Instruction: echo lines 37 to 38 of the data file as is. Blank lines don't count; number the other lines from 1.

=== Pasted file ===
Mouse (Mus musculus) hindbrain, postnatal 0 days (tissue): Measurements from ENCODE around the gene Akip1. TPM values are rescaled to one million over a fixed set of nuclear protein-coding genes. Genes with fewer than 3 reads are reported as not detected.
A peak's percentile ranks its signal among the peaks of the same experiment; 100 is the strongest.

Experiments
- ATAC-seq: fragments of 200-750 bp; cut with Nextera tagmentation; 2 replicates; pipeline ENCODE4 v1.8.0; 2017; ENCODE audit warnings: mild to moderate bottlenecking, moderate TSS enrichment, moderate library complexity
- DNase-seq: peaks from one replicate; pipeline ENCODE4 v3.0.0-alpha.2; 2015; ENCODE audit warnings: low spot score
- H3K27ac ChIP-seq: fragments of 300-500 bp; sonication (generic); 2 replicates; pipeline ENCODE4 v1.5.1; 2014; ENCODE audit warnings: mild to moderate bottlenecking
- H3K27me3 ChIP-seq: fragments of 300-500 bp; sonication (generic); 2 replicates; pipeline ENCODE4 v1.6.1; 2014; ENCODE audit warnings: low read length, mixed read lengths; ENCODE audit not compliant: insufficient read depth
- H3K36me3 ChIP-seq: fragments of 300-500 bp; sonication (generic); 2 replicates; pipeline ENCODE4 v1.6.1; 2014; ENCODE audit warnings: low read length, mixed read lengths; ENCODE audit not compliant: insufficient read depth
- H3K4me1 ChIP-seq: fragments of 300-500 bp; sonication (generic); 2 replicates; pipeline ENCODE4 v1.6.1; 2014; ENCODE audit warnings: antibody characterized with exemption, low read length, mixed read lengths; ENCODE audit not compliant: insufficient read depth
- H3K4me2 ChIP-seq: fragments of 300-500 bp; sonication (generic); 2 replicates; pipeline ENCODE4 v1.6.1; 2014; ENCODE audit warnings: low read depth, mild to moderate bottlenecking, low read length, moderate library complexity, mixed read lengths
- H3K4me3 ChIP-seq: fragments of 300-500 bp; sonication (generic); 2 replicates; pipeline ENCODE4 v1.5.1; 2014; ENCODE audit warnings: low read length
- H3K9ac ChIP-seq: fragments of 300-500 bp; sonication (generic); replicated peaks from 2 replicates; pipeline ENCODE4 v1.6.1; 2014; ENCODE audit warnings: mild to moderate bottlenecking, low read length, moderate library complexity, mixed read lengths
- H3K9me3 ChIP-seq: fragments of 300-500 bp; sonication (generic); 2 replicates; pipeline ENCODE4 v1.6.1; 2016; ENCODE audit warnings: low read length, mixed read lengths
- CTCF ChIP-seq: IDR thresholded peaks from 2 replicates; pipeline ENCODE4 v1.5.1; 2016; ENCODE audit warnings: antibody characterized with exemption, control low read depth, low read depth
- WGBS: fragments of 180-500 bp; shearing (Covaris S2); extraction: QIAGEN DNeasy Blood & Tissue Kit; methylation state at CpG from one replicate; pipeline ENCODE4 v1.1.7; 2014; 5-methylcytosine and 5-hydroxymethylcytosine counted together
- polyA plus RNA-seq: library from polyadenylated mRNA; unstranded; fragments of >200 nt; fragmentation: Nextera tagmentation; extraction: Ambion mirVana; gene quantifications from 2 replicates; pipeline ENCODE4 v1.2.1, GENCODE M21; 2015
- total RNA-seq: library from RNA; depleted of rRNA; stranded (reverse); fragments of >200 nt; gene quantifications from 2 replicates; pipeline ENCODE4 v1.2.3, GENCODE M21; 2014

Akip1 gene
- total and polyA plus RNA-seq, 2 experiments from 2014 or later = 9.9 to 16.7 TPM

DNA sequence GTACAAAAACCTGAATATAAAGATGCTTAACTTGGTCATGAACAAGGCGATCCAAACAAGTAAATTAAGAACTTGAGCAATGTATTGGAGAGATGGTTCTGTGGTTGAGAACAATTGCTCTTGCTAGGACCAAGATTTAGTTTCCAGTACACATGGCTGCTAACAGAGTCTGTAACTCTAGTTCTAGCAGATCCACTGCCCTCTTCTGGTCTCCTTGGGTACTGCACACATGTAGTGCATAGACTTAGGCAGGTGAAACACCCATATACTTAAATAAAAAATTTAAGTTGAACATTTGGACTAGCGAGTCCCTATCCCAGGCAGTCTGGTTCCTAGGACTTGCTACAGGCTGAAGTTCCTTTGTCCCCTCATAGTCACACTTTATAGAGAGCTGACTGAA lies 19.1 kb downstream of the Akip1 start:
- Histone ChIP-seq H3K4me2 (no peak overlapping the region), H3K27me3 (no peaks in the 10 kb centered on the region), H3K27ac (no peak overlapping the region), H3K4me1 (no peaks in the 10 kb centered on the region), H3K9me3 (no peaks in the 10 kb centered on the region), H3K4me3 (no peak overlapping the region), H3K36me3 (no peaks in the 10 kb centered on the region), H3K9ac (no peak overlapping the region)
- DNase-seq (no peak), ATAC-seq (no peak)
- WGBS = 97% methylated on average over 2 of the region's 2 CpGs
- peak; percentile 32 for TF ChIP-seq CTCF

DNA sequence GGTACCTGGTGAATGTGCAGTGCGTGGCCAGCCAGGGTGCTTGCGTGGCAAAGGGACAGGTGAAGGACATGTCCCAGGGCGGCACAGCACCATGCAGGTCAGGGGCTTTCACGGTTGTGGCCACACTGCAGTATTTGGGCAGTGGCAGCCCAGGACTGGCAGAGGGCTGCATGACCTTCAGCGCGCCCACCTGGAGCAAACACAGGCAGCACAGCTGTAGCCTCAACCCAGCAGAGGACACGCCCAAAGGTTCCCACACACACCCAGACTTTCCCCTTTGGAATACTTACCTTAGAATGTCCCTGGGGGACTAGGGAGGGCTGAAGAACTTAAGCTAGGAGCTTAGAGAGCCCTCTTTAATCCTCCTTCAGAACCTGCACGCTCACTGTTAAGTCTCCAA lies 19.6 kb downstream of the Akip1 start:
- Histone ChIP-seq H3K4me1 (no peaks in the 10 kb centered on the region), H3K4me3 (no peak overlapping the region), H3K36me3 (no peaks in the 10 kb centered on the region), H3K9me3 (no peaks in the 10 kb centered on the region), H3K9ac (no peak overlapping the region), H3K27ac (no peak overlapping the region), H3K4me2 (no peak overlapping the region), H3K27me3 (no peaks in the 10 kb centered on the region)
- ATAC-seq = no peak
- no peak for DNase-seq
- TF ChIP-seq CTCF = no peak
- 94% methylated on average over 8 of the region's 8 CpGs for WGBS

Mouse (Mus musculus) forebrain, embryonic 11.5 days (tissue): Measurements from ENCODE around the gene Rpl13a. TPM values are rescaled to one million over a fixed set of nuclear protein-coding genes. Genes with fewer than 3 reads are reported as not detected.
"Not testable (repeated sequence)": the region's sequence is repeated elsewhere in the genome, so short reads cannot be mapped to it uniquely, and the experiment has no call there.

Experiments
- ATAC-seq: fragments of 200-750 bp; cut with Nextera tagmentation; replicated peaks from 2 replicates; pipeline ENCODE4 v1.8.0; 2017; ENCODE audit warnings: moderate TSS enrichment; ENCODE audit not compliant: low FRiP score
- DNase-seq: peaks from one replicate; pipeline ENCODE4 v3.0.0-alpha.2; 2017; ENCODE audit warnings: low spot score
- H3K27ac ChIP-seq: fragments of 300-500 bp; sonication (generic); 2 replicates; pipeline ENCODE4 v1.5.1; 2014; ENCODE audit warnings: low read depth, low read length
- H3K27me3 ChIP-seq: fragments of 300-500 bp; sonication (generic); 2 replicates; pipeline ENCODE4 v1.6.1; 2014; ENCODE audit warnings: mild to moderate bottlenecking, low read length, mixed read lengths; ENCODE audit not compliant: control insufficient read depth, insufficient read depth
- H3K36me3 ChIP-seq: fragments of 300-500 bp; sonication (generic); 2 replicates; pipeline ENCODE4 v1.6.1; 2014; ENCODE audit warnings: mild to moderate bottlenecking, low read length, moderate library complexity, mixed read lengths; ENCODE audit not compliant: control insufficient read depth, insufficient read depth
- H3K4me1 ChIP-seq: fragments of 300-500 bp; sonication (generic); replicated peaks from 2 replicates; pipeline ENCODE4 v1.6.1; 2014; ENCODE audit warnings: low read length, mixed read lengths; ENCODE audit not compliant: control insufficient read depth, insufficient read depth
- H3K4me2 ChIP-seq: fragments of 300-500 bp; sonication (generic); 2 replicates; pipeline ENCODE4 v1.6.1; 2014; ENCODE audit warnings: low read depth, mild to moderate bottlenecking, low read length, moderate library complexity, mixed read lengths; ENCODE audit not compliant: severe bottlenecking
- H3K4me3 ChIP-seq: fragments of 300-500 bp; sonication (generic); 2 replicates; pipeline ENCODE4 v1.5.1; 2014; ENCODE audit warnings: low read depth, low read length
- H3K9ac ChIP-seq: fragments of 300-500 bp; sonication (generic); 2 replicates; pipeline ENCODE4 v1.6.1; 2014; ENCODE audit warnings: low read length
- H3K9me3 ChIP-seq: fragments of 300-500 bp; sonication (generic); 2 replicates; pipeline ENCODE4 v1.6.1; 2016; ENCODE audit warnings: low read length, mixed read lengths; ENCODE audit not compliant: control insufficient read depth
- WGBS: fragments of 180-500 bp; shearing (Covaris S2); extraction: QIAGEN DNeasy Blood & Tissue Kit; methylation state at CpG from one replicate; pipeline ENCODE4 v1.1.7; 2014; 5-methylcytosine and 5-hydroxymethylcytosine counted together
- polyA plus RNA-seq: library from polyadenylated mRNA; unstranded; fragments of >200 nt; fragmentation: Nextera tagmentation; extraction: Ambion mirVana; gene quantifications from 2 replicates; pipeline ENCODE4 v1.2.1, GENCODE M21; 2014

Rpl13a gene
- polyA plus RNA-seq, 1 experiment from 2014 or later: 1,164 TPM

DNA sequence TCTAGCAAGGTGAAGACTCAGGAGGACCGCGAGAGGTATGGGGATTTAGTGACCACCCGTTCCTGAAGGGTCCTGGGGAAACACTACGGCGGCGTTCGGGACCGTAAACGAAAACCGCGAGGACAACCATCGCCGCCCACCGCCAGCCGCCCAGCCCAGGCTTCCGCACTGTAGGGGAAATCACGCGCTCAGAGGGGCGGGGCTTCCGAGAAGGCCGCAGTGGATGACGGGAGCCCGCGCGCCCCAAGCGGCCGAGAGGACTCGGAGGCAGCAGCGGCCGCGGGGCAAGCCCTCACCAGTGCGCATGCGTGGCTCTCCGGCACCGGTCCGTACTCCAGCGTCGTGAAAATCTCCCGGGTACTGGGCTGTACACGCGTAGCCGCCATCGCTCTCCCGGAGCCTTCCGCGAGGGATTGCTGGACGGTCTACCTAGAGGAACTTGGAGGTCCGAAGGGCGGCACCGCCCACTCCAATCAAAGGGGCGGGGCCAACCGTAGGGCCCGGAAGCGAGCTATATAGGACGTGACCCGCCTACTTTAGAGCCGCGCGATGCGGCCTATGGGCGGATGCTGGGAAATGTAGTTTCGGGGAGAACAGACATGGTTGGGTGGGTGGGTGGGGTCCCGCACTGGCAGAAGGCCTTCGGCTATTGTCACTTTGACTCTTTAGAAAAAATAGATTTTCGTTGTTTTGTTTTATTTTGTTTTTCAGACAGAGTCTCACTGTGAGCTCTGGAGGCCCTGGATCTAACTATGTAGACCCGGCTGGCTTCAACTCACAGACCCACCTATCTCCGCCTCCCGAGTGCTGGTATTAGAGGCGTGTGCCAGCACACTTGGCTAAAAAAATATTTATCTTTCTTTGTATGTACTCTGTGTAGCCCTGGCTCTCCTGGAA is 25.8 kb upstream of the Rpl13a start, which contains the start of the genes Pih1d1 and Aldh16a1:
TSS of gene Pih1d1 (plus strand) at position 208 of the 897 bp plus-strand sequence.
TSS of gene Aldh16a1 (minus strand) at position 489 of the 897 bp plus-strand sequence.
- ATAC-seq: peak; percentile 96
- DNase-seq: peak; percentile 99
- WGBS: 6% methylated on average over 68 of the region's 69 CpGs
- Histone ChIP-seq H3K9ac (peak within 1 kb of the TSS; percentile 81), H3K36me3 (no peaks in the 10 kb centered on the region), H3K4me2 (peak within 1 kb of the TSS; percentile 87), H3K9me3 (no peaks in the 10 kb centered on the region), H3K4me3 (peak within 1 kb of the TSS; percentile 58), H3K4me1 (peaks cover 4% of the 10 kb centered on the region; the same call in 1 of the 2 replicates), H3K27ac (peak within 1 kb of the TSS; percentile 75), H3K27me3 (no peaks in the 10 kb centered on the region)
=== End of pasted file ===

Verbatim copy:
- H3K27me3 ChIP-seq: fragments of 300-500 bp; sonication (generic); 2 replicates; pipeline ENCODE4 v1.6.1; 2014; ENCODE audit warnings: mild to moderate bottlenecking, low read length, mixed read lengths; ENCODE audit not compliant: control insufficient read depth, insufficient read depth
- H3K36me3 ChIP-seq: fragments of 300-500 bp; sonication (generic); 2 replicates; pipeline ENCODE4 v1.6.1; 2014; ENCODE audit warnings: mild to moderate bottlenecking, low read length, moderate library complexity, mixed read lengths; ENCODE audit not compliant: control insufficient read depth, insufficient read depth